Wednesday, 6 June 2012

2012 British Paragliding Open in Meduno, Italy

Waiting for race start - Photo: Olivier Montel
I've just returned from competing in the British Paragliding Open in Meduno in Northern Italy where I managed to come 6th out of 112 pilots. To be fair pilot numbers were down due to a lot of the big guns not showing up, so it was somewhat easier to get a good result. I'm not complaining however, as it allowed me to get the good PWC qualification letter that I wanted. I also had my new wing to fly, a Niviuk IcePeak-6 which is an EN-D competition 2-liner. I'd only put a couple of evening flights on it at my local hill and being my first 2-liner I was quite excited to try it out racing with the other notable hot ship, the EnZo from Ozone.

This competition followed the recent trend as the weather was yet again marginal making the job exceptionally difficult for the task & safety committees, but we did manage to get a valid competition by getting three tasks in.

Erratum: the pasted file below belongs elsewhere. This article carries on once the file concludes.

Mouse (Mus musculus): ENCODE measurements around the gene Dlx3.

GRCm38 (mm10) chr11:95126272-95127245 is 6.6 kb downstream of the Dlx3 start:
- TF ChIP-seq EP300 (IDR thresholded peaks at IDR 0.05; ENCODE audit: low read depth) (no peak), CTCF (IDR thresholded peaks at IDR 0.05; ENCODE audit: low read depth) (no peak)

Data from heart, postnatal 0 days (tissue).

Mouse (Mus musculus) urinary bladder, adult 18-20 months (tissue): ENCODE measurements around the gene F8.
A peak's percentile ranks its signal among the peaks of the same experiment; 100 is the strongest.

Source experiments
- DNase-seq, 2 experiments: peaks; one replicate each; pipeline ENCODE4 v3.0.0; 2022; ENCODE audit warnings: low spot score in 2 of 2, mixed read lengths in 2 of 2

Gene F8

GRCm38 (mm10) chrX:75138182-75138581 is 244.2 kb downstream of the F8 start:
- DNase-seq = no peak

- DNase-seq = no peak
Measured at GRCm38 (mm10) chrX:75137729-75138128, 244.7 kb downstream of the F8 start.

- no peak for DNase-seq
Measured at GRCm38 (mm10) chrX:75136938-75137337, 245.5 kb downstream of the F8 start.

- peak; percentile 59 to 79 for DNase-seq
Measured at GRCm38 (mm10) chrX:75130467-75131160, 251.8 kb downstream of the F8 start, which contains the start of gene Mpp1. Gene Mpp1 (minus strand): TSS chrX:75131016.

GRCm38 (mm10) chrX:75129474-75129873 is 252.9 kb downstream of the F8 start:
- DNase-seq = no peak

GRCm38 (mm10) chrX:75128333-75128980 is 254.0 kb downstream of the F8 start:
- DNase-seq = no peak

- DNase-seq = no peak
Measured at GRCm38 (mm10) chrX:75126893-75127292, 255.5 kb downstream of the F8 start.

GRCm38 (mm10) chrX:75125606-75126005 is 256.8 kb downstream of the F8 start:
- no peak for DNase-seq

On the first few days of the competition the US Aviano Air Base allowed us to enter their airspace so we took advantage of this by setting a 54km race out towards Aviano and back. I had a really bad start, really bad - low and late. I'm not sure how I managed to put myself in such a bad place at the beginning of the race but I managed it in style. My only strategy now was to fly fast and try hard to catch the leaders way out in front. Nearly the whole field took the mountain ridge line, but to me this route looked quite tricky as it wasn't a classic linear ridge like in say Slovenia or St Hillaire. It resembled the ridge in Bir with lots of perpendicular spurs to cross and with a headwind it would have made the air turbulent and messy. With nice fluffy clouds forming in the flats I decided that would be the best option so along with two other pilots we flew the flats fast, spinning up to cloud base when we needed to. This strategy was working wonderfully until near Aviano when a huge area went in to shade and we were forced to scuttle for the ridge. About this time a pilot had an accident and the task was stopped to allow safe access to the rescue helicopter (he is recovering well).